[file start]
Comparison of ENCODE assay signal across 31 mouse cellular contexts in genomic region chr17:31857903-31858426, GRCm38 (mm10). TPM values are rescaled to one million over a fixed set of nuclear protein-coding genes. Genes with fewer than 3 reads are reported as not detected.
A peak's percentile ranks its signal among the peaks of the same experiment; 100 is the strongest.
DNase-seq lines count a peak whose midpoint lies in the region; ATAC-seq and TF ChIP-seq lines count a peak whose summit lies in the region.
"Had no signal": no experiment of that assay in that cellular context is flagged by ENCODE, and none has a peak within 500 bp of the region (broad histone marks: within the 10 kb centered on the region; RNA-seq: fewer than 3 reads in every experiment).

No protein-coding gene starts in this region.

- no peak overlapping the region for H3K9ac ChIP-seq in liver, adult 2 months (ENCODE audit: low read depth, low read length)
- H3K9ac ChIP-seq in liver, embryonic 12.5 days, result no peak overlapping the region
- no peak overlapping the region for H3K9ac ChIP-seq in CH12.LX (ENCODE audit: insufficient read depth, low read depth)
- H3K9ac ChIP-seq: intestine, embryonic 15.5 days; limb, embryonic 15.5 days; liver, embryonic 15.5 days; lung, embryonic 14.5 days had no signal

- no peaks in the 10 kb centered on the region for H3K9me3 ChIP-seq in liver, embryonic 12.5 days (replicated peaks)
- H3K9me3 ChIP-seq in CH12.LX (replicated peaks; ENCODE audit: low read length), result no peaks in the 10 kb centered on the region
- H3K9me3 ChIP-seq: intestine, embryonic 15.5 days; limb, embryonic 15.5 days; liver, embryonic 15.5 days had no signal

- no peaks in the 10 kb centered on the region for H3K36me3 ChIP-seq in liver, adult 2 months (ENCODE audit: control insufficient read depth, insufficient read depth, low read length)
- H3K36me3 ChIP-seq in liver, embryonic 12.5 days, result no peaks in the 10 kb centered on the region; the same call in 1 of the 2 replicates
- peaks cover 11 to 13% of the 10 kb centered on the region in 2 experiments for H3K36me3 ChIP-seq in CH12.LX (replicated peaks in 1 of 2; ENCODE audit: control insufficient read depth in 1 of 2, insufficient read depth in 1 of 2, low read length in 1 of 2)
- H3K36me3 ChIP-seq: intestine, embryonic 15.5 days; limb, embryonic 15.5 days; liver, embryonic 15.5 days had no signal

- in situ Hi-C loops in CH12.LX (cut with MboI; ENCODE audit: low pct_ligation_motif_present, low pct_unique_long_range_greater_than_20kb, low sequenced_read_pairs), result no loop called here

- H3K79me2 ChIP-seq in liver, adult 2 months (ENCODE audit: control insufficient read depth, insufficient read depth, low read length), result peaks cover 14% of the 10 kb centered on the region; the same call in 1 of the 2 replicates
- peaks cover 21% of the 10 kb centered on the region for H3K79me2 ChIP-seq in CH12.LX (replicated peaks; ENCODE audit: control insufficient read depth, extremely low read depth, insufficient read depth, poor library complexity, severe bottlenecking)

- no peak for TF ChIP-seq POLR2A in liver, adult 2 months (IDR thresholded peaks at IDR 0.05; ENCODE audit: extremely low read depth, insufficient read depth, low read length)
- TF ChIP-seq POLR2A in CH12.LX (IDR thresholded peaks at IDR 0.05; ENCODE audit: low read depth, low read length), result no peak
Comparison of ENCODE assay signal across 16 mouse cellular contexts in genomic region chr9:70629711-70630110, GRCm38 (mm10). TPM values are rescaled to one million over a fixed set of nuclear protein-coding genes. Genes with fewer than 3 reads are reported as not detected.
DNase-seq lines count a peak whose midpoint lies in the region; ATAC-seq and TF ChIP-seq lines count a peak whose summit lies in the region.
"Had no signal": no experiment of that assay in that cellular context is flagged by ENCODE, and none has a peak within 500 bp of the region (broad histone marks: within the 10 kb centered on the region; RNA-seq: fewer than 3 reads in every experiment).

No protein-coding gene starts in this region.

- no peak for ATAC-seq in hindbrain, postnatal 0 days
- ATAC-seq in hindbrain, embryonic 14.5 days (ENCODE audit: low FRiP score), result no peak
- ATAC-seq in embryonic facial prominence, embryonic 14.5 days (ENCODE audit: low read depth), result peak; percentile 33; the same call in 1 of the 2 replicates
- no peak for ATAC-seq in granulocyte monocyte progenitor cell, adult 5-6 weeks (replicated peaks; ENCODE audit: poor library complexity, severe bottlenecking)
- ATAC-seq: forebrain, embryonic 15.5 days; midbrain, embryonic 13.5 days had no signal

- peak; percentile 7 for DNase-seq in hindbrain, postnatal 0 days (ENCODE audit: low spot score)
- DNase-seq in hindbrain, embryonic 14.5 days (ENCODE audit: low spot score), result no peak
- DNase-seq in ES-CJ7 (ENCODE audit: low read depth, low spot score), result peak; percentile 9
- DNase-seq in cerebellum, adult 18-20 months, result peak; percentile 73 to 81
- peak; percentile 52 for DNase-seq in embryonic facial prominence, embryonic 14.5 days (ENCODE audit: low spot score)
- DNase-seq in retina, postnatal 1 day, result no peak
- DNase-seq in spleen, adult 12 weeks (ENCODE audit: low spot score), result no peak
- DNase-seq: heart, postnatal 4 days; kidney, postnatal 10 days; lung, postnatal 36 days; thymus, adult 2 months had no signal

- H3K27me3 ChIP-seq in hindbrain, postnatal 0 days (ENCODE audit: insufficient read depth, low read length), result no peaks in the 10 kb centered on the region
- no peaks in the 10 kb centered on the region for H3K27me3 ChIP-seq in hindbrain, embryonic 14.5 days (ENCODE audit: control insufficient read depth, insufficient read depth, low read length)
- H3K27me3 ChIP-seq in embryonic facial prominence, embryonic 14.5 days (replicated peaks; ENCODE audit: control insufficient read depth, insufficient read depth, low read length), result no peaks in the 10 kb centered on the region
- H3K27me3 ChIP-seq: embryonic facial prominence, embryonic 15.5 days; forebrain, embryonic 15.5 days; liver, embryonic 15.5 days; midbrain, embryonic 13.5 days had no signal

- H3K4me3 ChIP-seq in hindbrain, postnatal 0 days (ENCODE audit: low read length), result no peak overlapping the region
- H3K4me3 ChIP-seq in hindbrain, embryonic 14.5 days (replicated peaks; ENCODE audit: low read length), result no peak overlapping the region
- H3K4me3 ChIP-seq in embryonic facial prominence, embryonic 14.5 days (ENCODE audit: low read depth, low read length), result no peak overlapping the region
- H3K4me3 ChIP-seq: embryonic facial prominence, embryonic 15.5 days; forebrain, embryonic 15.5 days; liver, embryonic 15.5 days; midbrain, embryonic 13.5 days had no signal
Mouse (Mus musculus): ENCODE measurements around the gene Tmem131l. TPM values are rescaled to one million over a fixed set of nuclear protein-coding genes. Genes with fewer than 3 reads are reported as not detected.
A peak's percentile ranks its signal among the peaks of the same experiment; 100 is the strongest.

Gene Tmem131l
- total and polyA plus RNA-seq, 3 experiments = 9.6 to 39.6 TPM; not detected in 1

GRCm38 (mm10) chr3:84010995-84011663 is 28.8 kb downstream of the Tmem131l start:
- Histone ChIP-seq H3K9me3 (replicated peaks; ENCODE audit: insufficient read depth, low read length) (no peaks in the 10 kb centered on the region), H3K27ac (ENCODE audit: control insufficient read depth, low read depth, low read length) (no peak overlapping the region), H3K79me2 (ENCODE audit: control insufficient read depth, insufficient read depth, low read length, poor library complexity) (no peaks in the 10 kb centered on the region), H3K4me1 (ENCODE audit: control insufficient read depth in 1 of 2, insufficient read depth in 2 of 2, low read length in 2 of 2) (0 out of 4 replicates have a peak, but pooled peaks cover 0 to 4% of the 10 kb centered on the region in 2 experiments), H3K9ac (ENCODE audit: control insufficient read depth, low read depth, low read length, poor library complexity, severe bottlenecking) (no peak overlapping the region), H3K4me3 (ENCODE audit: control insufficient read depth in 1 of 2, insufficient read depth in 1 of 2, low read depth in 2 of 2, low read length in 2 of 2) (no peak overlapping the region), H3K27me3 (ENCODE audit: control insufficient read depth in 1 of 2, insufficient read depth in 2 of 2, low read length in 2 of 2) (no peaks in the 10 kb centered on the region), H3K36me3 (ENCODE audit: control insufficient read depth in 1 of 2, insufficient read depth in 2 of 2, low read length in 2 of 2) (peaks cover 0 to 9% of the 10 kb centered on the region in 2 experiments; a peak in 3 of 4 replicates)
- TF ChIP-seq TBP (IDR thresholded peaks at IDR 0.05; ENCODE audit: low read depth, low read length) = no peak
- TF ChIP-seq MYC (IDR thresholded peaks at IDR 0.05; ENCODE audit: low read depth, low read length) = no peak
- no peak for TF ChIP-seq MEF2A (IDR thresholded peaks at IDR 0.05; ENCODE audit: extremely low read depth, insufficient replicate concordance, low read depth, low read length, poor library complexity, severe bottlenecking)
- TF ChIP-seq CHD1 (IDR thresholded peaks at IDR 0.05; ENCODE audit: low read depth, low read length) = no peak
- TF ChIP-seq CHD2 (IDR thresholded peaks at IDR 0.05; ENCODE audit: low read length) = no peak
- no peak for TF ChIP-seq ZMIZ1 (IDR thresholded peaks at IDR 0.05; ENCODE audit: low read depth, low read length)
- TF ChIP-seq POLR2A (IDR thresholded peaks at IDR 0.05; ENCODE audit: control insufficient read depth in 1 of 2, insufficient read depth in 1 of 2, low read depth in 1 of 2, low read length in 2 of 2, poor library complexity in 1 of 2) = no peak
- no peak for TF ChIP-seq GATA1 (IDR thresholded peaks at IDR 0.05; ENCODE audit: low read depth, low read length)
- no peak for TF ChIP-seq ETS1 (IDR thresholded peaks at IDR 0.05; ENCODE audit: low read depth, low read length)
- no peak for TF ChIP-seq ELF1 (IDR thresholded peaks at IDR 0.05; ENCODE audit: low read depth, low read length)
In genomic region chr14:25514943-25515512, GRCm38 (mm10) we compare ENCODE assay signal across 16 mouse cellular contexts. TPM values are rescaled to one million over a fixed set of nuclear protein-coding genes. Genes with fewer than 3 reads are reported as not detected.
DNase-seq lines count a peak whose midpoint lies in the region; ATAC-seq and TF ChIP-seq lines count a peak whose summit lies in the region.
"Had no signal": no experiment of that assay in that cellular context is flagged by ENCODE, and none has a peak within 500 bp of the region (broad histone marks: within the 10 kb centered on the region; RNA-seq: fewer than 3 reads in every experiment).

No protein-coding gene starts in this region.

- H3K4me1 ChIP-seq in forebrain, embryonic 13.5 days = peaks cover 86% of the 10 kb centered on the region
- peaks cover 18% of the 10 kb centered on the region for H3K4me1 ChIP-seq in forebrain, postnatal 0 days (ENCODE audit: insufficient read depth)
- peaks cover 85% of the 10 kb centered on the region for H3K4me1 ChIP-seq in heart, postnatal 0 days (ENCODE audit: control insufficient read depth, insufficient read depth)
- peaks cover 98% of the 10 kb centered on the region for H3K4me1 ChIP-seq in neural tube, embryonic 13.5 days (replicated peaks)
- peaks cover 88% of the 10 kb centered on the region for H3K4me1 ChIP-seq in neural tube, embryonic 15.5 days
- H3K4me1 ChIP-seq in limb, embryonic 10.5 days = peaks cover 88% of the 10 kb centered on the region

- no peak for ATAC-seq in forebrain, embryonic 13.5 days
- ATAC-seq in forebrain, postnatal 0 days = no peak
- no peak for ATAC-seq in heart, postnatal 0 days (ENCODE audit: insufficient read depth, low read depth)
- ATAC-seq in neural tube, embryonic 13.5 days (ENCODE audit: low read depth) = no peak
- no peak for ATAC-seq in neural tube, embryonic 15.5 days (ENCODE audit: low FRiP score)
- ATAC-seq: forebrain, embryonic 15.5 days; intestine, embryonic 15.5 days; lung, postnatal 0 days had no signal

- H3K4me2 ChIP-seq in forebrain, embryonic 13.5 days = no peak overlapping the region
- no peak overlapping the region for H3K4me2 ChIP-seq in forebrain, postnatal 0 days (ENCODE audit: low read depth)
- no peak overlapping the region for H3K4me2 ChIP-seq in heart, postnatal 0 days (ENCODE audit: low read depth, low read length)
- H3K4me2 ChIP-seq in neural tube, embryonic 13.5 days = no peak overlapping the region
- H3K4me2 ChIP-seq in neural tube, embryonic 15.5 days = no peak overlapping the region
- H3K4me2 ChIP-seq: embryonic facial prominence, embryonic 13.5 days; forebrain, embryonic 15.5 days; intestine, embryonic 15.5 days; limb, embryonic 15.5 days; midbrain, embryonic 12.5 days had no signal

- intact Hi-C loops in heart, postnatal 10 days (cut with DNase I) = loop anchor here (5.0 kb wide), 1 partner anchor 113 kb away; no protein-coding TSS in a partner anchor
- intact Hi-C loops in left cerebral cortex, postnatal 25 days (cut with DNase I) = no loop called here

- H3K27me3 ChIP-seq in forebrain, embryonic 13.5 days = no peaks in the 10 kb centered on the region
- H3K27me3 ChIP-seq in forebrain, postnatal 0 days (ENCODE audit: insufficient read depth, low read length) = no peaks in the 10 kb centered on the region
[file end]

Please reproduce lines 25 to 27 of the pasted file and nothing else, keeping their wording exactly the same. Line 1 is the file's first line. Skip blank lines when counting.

No protein-coding gene starts in this region.

- no peak for ATAC-seq in hindbrain, postnatal 0 days
- ATAC-seq in hindbrain, embryonic 14.5 days (ENCODE audit: low FRiP score), result no peak